A 20-something guy with spiky hair goes to buy a 59-cent package of beef jerky at a convenience store and whips out a checkbook. An attractive woman waiting in line rolls her eyes, but then she melts over his "exotic" boar-hide checkbook cover and jumps into his arms.
"Credit cards are a sucker's game," the guy says with a wink.
He's Duncan Steele, the hero in a new video from check printer Deluxe Corp. The company is on a mission to revive the personal check, complete with a website and Facebook campaign to "fight for your right to write checks."
It's an uphill battle, to be sure.
If you're like most Americans when it comes to check usage, you probably have more in common with Erin Kneivel than Duncan Steele. Kneivel, who was shopping at a Safeway in Washington, D.C., said she never pays by check at the grocery store.
"I always use either a credit or debit card," the 25-year-old said. Except for the two checks she writes each month -- one for rent and another for the cable bill -- she barely touches her check register. Oh, and about that cable bill? "I've just been too lazy to set up the online banking payment," she admitted.
Only half as many personal and business checks were written last year as in 2000, according to the Federal Reserve. Over the same period, the average amount per check roughly doubled, to more than $1,600 -- a sure sign that few personal checks are being written to buy beef jerky.
The Fed says it has shut down all but one of its 45 paper check processing offices nationwide since 2003 because of the drop in demand. Cleveland is the only office still open.
A handful of big chain stores such as Whole Foods and Starbucks no longer accept checks in some or all parts of the country. And even the smallest mom and pop vendors are set up to swipe your plastic.
The number of personal and business checks processed by the Federal Reserve has plummeted in the past 20 years, while the average dollar value of each check has increased.
Kimberly Hall, the Safeway cashier who rang up Kneivel's items, notes that in her experience, only about 1 in 10 customers pays by check. "You won't see a checkbook come out unless the person is late 30s or older," she said.
It's true that older customers use checks in greater numbers, says Stephen Kenneally, vice president at the American Bankers Association. "As those people age," he says, "they will be gradually replaced by others who really favor electronic types of transfers."
Nonetheless, check printers are hoping to connect with a younger demographic. An Ipsos survey conducted for Deluxe suggests that young people may be looking for alternative ways to pay their bills as tighter credit lines and new consumer protections passed by Congress make it harder for them to get credit cards.
"Our research shows that while Generation X expects to write fewer checks in the future, the so-called millennials actually expect to write more," says Susan Eick, Deluxe's vice president for financial services marketing.
Eick also says the new rules that bar banks from charging for debit card overdrafts without first obtaining customer approval will most likely result in more embarrassing "declined" moments when a personal check may be the only other option for payment.
But with the convenience of ever smarter plastic cards and online banking, she says she holds no illusions about the future of the checkbook, with its almost-quaint ledger.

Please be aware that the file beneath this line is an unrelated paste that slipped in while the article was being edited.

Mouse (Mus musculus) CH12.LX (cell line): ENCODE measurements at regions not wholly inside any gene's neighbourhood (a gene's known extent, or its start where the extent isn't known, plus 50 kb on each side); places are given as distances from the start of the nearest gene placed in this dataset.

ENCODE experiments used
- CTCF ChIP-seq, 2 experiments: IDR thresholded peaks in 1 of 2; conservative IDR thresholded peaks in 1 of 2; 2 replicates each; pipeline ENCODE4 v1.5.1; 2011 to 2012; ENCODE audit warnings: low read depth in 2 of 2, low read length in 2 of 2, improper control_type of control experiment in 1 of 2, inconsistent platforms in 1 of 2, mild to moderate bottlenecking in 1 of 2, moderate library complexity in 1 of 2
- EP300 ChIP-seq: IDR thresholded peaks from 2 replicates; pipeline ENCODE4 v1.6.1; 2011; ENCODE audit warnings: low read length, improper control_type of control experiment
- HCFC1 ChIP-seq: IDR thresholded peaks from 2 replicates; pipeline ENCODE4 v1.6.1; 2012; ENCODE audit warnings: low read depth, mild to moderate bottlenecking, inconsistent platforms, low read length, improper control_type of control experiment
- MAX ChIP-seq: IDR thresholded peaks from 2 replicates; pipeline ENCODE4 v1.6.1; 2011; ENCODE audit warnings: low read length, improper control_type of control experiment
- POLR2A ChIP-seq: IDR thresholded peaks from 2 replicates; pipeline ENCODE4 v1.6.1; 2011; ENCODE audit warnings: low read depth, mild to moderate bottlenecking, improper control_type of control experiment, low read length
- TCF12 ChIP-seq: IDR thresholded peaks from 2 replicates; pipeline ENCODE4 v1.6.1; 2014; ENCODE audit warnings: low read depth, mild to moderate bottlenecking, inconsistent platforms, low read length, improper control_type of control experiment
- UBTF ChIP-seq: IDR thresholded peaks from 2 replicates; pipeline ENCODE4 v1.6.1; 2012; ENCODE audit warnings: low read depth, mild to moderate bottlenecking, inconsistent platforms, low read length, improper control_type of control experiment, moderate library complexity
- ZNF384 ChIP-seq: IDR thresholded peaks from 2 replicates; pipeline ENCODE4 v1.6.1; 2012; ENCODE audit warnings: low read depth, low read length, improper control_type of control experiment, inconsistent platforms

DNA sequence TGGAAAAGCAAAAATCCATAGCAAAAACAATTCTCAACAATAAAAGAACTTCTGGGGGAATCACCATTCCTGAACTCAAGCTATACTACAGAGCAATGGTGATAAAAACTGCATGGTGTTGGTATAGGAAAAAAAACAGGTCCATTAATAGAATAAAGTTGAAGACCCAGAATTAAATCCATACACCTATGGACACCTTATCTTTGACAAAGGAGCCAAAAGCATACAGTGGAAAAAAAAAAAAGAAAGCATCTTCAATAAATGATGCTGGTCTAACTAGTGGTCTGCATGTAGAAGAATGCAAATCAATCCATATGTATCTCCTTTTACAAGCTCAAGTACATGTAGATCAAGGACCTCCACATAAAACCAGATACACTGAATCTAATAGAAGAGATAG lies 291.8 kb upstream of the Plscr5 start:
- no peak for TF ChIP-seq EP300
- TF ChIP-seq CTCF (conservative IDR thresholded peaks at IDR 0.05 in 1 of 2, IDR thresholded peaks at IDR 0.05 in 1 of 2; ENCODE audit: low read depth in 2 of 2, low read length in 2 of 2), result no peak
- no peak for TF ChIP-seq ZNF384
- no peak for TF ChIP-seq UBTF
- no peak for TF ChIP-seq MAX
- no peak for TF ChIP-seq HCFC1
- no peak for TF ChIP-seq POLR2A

Tara Quinn, who runs a small sail-repair business in Annapolis, Md., used to accept only cash and checks. After years of resisting, she finally broke down and paid $368 for a card-swiping device.
"I work in an industry where the customer base is very male-dominated, and it was my experience that 80 percent of men don't carry checkbooks," Quinn says. "I don't know how many times I heard, 'Sorry, Tara, I forgot my checkbook.' "
Banks certainly aren't shedding many tears over the decline of the personal check. Nandita Bakhshi, vice president and head of product management at New Jersey-based TD Bank, says that once customers have set up online banking, they're reluctant to switch to a competitor. Trips to the ATM also reinforce bank loyalty.
"The average customer goes eight to 10 times [a month] to an ATM, and that makes a very loyal, what we call a 'sticky,' customer," Bakhshi says.
Most debit card transactions these days involve amounts under $50 -- a level once dominated by the personal check, according to Bakhshi. She adds that 62 percent of TD's customer transactions are by debit card, compared with 13 percent by personal check.
Debit and credit cards aren't quite so convenient, though, when it comes to making person-to-person, or P2P, payments. Unless you have cash on hand -- or a personal check -- how do you pay the babysitter or the kid who mows the grass?
The electronic payments company PayPal thinks it may have an answer. It recently unveiled an iPhone application that uses something called "proximity technology" to let smart phone users "bump" phones and instantly send money between PayPal accounts.
"I think you're really going to see this take off in a big way in the next three to five years," says Laura Chambers, senior director of PayPal Mobile, though she stresses that they are testing several P2P technologies.
But PayPal isn't completely ignoring the old-school check. Earlier this month, the company introduced its own version of an app that lets people use a cell phone to snap a front-and-back photo of a check and deposit it in a PayPal account.